Scone Palace is the traditional location for the crowning of Scottish kings, including several who attempted the honor but did not achieve it. And the palace is full of legends and stories, enough to occupy many evenings of research. But since photos are not allowed inside, my account will be limited to the few I could find on line, such as the view above from wikipedia. Below, my shot, including a lonely tourist and a feeding peahen.
Moot (or Boot) Hill was the site of Pictish Scotland kings' investiture in the 3rd century. When national Scottish councils were established, they were held here. An Augustinian abbey was built in the 12th century; Scone was also the site of the first parliament. By 1600, Scone was given by James VI to Sir David Murray, later named Lord Scone and 1st Viscount Stormont.
Above, a replica of the famous adventurous Stone of Scone. It stands on Moot Hill before the Chapel, once the site of the Abbey. It is lso known as the Stone of Destiny.
I had seen the Stone of Scone in Edinburgh Castle a few days earlier, where it is displayed with the crown jewels, the Honours of Scotland. It had been returned to Scotland in 1996, after being part of the British Coronation Chair in Westminster Abbey for many centuries. There is also the story about how the Stone was stolen from Westminster in 1950...as well as many other claims and legends that question the true nature and existence of the Stone. Which are authentic and which are substitutes or copies?
The Chapel was remodeled in Gothic Style for the 3rd Earl of Mansfield (1777-1840), by William Atkinson. Below, the chapel at left, and right, an Italian alabaster memorial to Sir David Murray, 1st Viscount Stormont, by sculptor Maximilian Colt, in 1618. Please click on the small photos for larger versions.
Below, sculptures on the grounds. Left, a Sword embedded in a stone, bringing to mind Excalibur. and Right, two handsome deer who seem poised to intimacy, but alas they are made of willow.
Below, one of several white peacocks roaming the grounds. Left, my view; Right, doing a better display for the Telegraph.
The Gothic door is as far as a I got with my phone camera. This version of the Palace was begun as a Regency Gothick House by Architect William Atkinson for the third Earl of Mansfield in 1803, replacing a medieval building. The interior, as portrayed by pictures from the website, is almost as perfectly Regency today as it was two hundred years ago.
Above, the Octagon Room. The guidebook says, "Past and present come together in the Octagon Room,which was formerly part of the medieval gallery and led into the King's Room where Charles II slept the night before his coronation in 1651." Only months later, Charles II was defeated by Parliamentary forces of Oliver Cromwell and forced to flee to the continent where he remained until the Restoration of the monarchy in 1660. Octagonal rooms were often features of Regency-era decor.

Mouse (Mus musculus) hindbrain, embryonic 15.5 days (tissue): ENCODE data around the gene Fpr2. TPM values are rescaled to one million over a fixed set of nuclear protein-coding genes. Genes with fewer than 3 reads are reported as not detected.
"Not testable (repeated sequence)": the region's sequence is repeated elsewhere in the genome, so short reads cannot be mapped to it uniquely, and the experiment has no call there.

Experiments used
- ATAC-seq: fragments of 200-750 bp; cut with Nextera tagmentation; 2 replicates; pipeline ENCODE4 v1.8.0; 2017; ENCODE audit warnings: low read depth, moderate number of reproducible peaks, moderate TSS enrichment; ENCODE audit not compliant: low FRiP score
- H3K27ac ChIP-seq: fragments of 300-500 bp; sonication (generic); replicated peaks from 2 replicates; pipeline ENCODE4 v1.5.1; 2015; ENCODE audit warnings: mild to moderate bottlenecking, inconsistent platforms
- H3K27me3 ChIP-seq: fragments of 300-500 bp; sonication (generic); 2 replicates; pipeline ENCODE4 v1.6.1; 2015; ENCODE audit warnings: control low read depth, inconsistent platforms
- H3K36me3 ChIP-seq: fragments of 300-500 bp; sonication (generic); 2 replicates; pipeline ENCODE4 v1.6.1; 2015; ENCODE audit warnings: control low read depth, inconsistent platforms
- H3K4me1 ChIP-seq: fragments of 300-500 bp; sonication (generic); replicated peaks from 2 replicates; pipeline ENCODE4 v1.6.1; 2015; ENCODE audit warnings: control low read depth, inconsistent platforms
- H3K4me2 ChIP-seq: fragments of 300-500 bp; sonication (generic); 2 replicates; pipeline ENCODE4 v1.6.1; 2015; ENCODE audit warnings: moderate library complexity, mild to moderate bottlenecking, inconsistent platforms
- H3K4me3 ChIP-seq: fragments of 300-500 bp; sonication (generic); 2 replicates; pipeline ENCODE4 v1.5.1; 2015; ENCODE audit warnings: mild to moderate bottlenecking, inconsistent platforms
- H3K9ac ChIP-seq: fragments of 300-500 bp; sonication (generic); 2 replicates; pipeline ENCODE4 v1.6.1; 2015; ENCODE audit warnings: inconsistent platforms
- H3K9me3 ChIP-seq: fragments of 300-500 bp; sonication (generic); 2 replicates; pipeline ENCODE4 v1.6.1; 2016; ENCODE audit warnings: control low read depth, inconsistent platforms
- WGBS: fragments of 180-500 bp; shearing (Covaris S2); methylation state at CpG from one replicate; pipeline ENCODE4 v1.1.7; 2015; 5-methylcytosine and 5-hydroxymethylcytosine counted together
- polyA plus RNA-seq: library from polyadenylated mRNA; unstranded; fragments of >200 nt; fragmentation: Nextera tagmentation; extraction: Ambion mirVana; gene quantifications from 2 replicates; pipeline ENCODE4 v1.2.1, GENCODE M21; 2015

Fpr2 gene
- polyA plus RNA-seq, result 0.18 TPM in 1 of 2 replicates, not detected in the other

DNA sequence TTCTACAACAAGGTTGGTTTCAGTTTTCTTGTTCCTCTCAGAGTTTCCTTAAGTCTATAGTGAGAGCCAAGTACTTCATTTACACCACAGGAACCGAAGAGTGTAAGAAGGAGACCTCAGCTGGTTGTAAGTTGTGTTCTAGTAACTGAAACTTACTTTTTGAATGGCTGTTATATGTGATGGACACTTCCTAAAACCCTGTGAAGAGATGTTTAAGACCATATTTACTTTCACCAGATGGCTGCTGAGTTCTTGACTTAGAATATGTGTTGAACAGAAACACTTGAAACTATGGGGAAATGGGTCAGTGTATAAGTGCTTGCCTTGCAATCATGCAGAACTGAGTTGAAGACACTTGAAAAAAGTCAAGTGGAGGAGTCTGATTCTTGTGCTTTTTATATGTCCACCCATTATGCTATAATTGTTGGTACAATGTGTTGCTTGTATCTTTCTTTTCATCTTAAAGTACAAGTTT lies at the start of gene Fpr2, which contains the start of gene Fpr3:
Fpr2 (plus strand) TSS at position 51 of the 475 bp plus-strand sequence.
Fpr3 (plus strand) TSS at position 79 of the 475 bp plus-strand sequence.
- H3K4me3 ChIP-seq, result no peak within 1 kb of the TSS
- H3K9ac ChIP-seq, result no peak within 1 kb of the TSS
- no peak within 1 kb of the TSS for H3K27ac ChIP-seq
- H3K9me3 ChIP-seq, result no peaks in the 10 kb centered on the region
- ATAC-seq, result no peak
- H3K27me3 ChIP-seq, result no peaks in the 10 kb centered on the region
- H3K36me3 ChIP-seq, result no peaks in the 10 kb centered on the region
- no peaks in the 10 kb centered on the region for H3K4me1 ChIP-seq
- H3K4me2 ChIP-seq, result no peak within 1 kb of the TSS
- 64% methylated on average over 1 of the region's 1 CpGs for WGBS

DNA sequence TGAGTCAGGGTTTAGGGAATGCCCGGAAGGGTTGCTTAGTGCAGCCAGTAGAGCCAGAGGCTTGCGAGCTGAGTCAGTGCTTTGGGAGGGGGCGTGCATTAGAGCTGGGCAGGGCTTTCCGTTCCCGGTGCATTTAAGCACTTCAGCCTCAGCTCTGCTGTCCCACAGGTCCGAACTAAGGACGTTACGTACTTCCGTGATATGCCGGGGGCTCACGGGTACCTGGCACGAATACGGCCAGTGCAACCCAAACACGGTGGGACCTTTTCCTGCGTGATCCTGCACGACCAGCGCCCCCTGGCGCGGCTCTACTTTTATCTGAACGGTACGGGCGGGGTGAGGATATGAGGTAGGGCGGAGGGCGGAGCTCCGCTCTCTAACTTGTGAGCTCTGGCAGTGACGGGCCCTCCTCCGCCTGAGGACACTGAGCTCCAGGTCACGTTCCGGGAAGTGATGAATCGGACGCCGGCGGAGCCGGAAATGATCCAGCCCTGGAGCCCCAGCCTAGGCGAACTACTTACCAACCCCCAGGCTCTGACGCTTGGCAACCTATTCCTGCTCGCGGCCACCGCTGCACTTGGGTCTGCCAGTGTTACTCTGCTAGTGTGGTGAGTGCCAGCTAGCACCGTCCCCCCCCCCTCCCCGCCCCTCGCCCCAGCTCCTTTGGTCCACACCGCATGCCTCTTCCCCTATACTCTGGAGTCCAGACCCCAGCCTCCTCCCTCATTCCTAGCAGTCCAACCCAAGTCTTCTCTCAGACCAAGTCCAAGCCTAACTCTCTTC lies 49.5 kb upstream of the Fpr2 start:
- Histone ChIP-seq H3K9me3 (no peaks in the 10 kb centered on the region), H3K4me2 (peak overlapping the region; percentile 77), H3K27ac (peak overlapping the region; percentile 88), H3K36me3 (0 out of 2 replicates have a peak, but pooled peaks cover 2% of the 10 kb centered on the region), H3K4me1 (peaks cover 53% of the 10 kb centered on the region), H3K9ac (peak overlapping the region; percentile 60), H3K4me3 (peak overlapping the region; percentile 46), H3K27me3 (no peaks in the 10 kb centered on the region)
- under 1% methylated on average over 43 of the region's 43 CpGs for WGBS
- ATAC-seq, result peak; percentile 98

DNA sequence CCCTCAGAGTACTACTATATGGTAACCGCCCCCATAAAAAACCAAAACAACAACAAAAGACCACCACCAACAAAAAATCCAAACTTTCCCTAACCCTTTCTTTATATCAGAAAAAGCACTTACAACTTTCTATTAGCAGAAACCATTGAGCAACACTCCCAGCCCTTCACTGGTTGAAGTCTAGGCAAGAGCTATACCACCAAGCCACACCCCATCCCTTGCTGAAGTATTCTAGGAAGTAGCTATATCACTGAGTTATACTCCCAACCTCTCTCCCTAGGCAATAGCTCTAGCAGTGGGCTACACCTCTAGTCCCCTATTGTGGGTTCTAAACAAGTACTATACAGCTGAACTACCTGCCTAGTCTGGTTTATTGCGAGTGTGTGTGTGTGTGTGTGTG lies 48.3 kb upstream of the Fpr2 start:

The Drawing Room boasts portraits of George III and Queen Charlotte. The 2nd Earl served as British ambassador. to France. These famous portraits were painted by artist Allan Ramsay, a Scot who was also a 2nd cousin by marriage to the 2nd Earl. At right, William Murray, 1st Earl of Mansfield, Lord Chief Justice of Great Britain (1705-1793), painted by Sir Joshua Reynolds in 1776. He was renowned for his decisions which ended slavery in Britain.
The Ambassador's Room, above, displays furniture from the 2nd Earl's tenures in Paris and Vienna. At the upper right is the famous portrait of Dido Bell and Lady Elizabeth Murray, daughter of the 2nd Earl of Mansfield. Both young ladies lived with the 1st Earl and his wife at Kenwood House, a Murray residence at the edge of Hampstead Heath in London.
Dido's story was told, relatively accurately, by the 2013 film Belle. The portrait, once attributed to Johann Zoffany but now thought more likely to be by David Martin, hangs here because the Murrays gave up Kenwood House for continual residence at Scone in the early 20th century.
The Inner Hall displays numerous family heirlooms, perhaps most obviously two Russian bears shot by Sir Lancelot Carnegie, maternal great-grandfather of the present earl, in 1908 when he was secretary at the British Embassy in Moscow.
I would love to show you much more of this fascinating palace, but it isn't easy to find the images on line. So if I had anything to do with the marketing of tourism at Scone, I would immediately allow cameras and then rejoice as the visitors post their many pictures -- thus attracting many more. This is the policy of many wonderful castles, palaces, and manor houses all over Britain. I think they are benefiting from allowing photos. Are you listening Glamis and Scone?
Above photo from https://www.smallcitybigpersonality.co.uk/
Victoria Hinshaw, Author